GARDINER, Elliott, Able Seaman, 67260 (SANF), MPK
GREENACRE, John H, Leading Seaman, 69677 (SANF), MPK
HEASMAN, Gratwicke E E, Engine Room Artificer 4c, 69784 (SANF), MPK
HOGG, Roy S, Sub Lieutenant, SANF, MPK
INNES, Ian McK, Sub Lieutenant, SANF, MPK
MARSH, Reginald H Y, Able Seaman, 69911 (SANF), MPK
MITCHELL, William N, Able Seaman, 69787 (SANF), MPK
NEL, Eloff R, Able Seaman, 69635 (SANF), MPK
NICHOLSON, Douglas O, Able Seaman, 66833 (SANF), MPK
PUGH, John R, Able Seaman, 66877 (SANF), MPK
ROBERTSON, William M, Able Seaman, C/SSX 25307, MPK
RYALL, David R, Able Seaman, 69999 (SANF), MPK
SHIMMIN, William, Leading Stoker, 69661 (SANF), MPK
SIENI, Joseph F, Able Seaman, 69788 (SANF), MPK
SNELL, Harold W, Leading Telegraphist, 69827 (SANF), MPK
STANLEY, Gordon J, Able Seaman, 66963 (SANF), MPK
WALTON, Dudley N, Sub Lieutenant, SANF, MPK
YOUNG, Reginald A J, Able Seaman, D/J 87257, MPK


We remember the flotilla of South African whalers converted for military service during World War 2, and the loss of the men aboard the HMSAS Southern Floe.

A number of whalers were converted to anti submarine roles and commissioned into the South African Navy for service, they were part of the South African Seaward Defence Force anti-submarine flotilla.

Some of them were sent to the Mediterranean and based at Alexandria, Egypt – the HMSAS Southern Floe, the HMSAS Southern Sea and their sister ship the HMSAS Southern Maid – which is seen in this rare photograph in Alexandria Harbour (In the foreground is the South African Navy’s HMSAS Protea, a Flower-class corvette).

In 1941 – the HMSAS Southern Floe (Lt J E Lewis) and HMSAS Southern Sea arrived at Tobruk on 31 January 1941 to take over patrol duties from two of their two sister ships.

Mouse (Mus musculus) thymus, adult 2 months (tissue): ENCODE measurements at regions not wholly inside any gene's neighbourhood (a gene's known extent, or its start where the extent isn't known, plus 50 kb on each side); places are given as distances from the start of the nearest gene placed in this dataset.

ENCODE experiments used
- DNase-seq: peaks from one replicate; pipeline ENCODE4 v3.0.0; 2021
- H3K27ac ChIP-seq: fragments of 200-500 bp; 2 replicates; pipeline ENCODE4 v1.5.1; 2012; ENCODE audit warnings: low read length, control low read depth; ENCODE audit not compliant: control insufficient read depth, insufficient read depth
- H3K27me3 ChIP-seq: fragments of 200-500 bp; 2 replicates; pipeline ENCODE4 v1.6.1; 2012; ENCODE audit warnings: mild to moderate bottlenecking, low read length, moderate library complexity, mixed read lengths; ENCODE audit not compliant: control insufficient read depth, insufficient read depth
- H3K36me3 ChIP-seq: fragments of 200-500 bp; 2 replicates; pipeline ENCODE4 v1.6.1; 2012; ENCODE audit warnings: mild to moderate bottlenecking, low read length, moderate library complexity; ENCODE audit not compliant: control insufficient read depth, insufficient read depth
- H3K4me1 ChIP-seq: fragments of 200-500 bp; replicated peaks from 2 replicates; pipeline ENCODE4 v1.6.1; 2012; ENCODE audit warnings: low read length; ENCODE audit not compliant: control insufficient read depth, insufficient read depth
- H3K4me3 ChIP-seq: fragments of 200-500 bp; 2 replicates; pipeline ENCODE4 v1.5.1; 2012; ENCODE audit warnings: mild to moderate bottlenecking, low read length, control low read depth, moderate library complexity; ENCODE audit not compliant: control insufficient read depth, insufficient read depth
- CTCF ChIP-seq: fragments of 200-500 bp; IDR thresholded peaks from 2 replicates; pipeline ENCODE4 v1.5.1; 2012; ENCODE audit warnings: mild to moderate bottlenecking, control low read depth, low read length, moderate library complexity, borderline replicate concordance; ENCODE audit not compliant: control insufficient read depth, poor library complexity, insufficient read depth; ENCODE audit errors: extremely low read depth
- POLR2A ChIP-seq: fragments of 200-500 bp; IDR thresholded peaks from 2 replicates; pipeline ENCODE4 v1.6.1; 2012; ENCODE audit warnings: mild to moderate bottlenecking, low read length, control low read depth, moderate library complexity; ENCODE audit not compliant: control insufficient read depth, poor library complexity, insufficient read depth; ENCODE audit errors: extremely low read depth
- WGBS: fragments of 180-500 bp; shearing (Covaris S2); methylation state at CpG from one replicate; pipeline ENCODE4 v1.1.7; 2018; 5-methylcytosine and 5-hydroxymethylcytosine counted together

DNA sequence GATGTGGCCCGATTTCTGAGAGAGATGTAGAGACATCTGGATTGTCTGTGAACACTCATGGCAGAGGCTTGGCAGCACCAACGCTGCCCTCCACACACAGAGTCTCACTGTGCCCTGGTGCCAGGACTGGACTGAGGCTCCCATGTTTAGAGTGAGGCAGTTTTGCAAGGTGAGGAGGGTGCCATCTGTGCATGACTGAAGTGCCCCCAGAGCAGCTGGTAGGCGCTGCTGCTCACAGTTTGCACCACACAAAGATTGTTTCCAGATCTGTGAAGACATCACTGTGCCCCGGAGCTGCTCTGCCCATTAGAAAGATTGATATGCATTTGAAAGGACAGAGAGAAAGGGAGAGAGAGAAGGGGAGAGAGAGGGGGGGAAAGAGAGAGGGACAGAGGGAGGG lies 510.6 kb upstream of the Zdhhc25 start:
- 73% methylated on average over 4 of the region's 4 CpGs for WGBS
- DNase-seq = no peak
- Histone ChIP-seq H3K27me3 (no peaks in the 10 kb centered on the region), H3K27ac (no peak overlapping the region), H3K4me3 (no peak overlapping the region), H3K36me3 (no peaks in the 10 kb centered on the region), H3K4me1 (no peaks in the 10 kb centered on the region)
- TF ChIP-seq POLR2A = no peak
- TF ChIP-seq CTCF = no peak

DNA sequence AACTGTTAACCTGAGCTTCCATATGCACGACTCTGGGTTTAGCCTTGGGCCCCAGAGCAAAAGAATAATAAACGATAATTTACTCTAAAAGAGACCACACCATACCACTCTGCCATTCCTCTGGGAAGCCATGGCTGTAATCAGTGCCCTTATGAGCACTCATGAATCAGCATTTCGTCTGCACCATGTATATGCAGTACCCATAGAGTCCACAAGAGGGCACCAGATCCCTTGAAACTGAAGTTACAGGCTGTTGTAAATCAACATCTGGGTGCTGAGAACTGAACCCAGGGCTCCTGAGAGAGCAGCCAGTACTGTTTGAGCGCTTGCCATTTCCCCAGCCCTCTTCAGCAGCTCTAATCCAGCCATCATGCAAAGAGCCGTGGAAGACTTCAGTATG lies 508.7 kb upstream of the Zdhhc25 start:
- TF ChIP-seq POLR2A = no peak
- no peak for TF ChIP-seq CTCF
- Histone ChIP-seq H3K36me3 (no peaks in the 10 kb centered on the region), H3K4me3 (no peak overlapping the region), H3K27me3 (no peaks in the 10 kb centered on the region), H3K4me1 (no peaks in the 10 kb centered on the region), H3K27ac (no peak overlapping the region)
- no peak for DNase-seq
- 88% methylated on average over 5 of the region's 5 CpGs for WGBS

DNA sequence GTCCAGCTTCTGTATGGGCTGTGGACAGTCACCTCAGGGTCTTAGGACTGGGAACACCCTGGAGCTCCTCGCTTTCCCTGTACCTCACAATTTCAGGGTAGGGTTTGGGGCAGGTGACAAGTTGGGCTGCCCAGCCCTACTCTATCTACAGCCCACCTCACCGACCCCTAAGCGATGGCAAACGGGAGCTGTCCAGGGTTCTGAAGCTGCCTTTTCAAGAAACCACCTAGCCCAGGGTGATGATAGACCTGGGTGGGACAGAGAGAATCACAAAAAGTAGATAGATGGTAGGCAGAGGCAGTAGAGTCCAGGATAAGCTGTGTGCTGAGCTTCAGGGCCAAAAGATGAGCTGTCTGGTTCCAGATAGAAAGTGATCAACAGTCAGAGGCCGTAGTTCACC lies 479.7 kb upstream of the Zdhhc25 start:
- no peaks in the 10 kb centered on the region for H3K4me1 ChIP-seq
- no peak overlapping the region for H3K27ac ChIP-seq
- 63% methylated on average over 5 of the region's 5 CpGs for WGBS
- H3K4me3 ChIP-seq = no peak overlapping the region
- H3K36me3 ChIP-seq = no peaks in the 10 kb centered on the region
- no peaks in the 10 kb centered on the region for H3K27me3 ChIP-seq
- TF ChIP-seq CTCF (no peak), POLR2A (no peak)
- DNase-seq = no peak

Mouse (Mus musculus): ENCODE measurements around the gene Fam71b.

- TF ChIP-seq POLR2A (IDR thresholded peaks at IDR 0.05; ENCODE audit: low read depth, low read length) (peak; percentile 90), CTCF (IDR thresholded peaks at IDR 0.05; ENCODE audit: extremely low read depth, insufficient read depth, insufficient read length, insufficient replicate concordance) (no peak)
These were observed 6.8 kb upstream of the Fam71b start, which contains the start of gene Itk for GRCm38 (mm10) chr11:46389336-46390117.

Although submarines were not a threat in the first six months of the Western Desert campaign, numerous floating mines pointed to the existence of extensive moored mine fields. Except for the sweeping of the narrow coastal traffic route and harbour entrances at this stage there had not yet been time to locate these fields with any accuracy, much less to clear them. The main duty of the two Southerns was alternately to patrol the nearest section of the swept channel and to escort shipping along it. The port at that time was subject to air raids, littered with sunken wrecks and possibly active ground-mines. On patrol, the duties were complicated by sandstorms that strong off-shore winds extended for many miles out to sea, resulting in low visibility, heavy cross-seas, and much discomfort to personnel. To these conditions were added the menace of the mine fields on one side and an ill-defined and unlighted coast on the other.

On the morning of 11 February Southern Sea arrived at the patrol rendezvous, two miles east of Tobruk, but found no sign of Southern Floe. This was reported but caused no concern at first; it had blown hard enough all night for the ship to find herself far from her station at dawn. However that evening, a passing destroyer picked up one man clinging to some wreckage – all that remained of Southern Floe and her company.

This sole survivor was Stoker C J Jones, RNVR (SA), lent from HMS Gloucester to fill a vacancy just before Southern Floe sailed from Alexandria. He was almost insensible after 14 hours in the water, but afterwards stated that he had been in the stokehold when, at about 04:00 there had been a heavy explosion and the ship had filled rapidly. In the darkness, he had found his way into the flooded engine-room and struggled out through the skylight as the ship sank. He had seen a few other persons in the water at that time and later had done his best to support a wounded man. In the absence of other evidence there is little doubt that a mine, either floating or moored, was the cause.

The loss of the ship, although but a trivial incident in a world war, came as a sudden and grievous blow to the flotilla and to the SDF. The ships had spent a bare month on the station and at home few were aware that they had arrived and had been in action. The casualties were the first naval losses suffered by the South African Seaward Defence Force and the sense of loss in the service was profound.

A relic of Southern Floe was brought to South Africa long after, in the form of a small brass ship’s badge, found amidst the other debris of battle 70 miles inland from Benghazi. Supposedly it had floated ashore, attached to a wooden fragment of the ship’s bridge, and been carried thence by an Italian souvenir-hunter.